China's graft buster resurrects story of corrupt Qing dynasty prince - but who is it aimed at?

Graft-busters start a guessing game by reprinting an article about a corrupt noble

It caused barely a ripple when it was first printed two years ago but the republication of an article this week about a corrupt Qing dynasty prince set off a wave of speculation about just which former leader it was alluding to.

The story tells of the evil deeds of Prince Qing, a 19th century Manchu noble who was known as "the Iron Hat Prince" because he was deemed as beyond the reach of law and discipline.

Published two years ago to little notice, the article was put out again in print and online on Wednesday by the Central Commission for Discipline Inspection, the nation's top anti-graft agency.

It was immediately picked up by major mainland news outlets, with some also running commentaries alongside.

Even the blog of the overseas edition of piled in, coming up with a fictional interview with the late Prince Qing, whose language clearly mirrors that of communist officialdom.

The interview presents the prince as an opponent of government structural reform, putting his son and daughter in lucrative high places and funnelling huge sums to an overseas bank account.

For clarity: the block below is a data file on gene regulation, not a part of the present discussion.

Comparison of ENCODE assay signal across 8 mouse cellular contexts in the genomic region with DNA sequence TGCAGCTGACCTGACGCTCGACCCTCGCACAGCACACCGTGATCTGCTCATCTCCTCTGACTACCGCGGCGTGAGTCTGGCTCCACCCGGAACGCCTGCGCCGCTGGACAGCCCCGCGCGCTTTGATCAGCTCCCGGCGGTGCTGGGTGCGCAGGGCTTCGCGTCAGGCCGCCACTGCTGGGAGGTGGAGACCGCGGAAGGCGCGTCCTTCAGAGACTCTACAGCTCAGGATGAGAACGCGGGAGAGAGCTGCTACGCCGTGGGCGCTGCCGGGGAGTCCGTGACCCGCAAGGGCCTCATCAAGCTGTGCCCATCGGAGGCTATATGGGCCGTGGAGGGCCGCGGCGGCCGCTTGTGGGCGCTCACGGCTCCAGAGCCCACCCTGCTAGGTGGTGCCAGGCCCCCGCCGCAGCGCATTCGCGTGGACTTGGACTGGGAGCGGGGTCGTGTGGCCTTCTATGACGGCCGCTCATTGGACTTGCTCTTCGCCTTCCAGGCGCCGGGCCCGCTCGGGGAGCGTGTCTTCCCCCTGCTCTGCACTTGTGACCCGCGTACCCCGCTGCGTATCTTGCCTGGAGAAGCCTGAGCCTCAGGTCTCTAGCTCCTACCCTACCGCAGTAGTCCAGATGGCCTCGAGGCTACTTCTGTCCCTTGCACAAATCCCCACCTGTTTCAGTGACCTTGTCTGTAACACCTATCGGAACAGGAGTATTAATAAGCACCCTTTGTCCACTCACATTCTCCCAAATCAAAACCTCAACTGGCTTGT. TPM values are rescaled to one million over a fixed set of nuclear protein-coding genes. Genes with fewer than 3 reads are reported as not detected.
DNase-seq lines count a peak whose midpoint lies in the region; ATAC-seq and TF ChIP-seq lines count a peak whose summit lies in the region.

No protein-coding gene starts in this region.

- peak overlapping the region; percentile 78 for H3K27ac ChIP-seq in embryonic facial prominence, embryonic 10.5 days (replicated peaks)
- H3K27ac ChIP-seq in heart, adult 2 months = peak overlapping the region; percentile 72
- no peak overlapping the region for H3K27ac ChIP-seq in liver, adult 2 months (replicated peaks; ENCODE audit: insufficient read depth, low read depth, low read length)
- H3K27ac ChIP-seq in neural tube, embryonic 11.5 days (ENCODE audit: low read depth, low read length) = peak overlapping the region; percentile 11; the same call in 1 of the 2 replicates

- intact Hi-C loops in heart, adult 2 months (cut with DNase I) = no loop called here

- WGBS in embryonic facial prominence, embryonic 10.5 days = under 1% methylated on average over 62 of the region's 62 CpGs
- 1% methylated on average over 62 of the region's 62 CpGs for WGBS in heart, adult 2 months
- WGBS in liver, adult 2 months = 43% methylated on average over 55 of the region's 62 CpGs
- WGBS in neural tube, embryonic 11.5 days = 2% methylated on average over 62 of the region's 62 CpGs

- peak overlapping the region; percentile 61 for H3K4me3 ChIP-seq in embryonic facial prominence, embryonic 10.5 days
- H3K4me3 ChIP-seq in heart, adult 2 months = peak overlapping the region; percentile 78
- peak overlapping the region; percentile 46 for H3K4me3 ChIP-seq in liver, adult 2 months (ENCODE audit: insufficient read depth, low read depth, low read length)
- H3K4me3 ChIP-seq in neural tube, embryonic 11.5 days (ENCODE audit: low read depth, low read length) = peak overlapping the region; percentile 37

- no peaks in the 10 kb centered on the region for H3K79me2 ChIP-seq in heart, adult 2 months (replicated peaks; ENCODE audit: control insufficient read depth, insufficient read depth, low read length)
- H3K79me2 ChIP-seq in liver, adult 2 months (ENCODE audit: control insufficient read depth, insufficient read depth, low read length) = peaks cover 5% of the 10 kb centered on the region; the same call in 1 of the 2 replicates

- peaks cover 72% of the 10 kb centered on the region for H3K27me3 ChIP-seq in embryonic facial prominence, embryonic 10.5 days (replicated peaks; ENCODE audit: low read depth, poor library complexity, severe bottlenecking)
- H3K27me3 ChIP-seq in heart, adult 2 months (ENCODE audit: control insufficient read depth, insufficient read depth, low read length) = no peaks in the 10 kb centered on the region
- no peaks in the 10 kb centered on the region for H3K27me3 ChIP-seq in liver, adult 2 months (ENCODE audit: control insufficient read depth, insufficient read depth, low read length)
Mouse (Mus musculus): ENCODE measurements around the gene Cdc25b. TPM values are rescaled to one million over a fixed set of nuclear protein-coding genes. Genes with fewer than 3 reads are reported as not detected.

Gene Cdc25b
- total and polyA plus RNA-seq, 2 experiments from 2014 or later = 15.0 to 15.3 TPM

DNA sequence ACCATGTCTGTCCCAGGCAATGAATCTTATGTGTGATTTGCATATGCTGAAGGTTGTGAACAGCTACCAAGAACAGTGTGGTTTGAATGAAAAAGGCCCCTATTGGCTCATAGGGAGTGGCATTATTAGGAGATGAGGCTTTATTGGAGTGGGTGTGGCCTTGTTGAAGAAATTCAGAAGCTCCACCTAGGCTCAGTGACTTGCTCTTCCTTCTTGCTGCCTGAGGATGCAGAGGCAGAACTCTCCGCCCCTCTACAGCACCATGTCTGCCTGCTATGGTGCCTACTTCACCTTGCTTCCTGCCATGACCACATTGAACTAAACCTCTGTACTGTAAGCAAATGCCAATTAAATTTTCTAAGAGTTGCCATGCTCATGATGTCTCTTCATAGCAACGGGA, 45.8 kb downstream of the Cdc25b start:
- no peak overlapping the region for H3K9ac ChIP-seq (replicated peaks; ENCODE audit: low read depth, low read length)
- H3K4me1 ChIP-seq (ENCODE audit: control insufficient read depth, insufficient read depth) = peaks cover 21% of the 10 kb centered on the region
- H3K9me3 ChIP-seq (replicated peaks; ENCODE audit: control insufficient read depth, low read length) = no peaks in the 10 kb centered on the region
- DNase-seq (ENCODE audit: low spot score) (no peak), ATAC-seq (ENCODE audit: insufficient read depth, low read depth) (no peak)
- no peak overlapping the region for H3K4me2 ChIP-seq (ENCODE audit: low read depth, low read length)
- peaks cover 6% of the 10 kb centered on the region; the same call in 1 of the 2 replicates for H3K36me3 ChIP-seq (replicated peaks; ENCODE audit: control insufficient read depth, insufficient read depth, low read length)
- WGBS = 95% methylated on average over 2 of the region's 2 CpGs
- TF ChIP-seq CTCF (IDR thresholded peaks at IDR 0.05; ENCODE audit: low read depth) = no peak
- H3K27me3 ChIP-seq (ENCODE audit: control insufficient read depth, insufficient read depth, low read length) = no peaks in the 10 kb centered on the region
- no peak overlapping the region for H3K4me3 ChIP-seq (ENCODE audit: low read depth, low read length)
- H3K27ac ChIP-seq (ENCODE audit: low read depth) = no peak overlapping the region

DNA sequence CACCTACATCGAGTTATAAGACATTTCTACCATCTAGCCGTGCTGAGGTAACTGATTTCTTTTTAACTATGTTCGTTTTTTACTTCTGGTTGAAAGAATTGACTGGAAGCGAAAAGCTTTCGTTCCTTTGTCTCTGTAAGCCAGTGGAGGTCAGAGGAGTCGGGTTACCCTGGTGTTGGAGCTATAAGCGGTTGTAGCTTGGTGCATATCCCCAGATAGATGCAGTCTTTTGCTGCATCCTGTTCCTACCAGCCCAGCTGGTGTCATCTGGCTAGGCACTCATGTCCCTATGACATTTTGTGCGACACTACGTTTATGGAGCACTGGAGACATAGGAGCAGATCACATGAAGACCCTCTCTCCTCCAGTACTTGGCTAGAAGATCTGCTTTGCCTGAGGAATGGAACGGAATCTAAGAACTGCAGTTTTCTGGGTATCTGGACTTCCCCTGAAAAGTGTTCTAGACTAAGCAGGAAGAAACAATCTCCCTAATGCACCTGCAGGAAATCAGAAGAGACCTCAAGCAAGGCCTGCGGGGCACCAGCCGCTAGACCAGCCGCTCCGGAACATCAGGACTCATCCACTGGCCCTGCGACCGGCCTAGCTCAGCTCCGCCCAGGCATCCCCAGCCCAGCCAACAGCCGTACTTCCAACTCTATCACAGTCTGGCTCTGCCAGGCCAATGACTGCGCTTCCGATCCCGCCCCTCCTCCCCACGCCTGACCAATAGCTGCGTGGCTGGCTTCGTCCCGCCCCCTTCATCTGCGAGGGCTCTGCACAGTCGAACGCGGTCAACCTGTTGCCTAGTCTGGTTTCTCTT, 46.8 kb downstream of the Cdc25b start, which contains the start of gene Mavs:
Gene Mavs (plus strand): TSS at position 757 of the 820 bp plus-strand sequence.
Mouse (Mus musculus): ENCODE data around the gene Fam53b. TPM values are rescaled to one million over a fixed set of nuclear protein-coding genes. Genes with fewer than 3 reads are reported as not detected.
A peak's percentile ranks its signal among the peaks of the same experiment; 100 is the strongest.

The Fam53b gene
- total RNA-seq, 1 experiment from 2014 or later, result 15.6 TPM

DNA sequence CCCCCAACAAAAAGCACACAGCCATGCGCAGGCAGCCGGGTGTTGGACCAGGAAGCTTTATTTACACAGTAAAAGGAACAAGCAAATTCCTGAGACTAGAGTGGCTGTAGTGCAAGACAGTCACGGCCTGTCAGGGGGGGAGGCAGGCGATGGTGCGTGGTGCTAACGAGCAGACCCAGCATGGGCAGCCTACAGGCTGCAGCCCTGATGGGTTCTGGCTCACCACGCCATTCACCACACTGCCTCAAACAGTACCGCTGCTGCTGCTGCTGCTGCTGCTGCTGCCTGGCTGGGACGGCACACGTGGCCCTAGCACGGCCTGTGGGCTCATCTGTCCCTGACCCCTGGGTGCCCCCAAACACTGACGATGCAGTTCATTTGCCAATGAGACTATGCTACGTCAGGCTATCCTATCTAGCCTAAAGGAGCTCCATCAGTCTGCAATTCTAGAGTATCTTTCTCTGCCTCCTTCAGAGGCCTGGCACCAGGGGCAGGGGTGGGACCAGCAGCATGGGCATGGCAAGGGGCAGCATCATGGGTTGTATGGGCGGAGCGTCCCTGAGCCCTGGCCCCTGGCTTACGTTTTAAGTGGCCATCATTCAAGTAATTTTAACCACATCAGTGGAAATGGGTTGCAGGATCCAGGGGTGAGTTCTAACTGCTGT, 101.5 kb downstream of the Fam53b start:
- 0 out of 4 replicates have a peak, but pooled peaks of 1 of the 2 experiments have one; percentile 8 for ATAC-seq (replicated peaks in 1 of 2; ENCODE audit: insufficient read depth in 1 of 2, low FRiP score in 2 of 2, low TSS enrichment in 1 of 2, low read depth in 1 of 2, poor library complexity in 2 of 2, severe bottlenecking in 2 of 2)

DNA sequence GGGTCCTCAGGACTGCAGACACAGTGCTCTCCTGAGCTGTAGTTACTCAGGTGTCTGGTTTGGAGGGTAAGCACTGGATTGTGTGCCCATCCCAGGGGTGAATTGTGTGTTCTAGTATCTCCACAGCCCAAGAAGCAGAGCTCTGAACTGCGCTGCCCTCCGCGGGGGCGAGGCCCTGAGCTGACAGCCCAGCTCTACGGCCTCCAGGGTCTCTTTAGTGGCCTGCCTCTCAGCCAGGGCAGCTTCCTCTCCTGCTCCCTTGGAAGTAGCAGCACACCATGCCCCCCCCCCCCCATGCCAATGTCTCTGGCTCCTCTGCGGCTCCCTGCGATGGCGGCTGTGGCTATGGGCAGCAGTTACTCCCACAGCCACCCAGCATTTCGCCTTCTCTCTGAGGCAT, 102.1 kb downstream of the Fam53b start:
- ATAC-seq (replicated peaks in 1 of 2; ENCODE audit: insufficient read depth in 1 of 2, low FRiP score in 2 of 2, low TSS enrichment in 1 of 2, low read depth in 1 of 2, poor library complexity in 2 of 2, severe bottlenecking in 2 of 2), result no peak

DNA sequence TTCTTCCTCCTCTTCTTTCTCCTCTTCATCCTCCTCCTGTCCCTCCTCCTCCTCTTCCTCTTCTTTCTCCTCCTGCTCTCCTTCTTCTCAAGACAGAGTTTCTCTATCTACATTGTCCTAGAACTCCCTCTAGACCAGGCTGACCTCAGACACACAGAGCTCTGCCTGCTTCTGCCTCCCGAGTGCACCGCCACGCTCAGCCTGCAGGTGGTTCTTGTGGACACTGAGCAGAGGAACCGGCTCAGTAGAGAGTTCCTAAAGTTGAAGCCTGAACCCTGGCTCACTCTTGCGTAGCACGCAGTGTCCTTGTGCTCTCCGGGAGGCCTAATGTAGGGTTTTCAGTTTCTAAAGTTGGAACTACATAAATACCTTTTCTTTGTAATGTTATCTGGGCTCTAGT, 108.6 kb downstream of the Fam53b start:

It came after said last month that there was no "iron hat" for any corrupt official, an allusion that mainland readers took as a sign that the graft fighters were gunning for another "big tiger", or corrupt high-ranking official.

The article's republication ignited a frenzy of speculation, with some seeing it as a play on the "Qing" name and linking the prince with former Politburo Standing Committee member Zeng Qinghong.

Others thought it was alluding to other leaders, such as former premier Li Peng .

Hong Kong-based political commentator Johnny Lau Yui-siu said the article did not have an obvious target but was a general warning to all tigers.

"The article has helped to sustain the momentum of [President] Xi Jinping's anti-graft campaign - it's been picked up by so many domestic and overseas media," he said.

"But I don't think the article is alluding to any heavyweight like Zeng or Li."

Lau said that for the foreseeable future former security tsar Zhou Yongkang would remain the highest-ranking official investigated for corruption.

He said Xi would risk a backlash if he pushed too fast in his anti-corruption drive.

"Zhou's case is not over yet. We are still waiting for the announcement of his punishment. Under such circumstances, it is not wise for Xi to go after another big name," Lau said. "He would force his enemies into one opposition group if he moved too soon."

It is a Chinese tradition to use historical figures or stories to make subtle insinuations, particularly against powerful figures.

Mao Zedong was a master of this. During the Cultural Revolution, he often used articles on historical or fictional characters as a prelude to campaigns against his political enemies.


This article appeared in the South China Morning Post print edition as: Prince Qing comes back to life but who is he?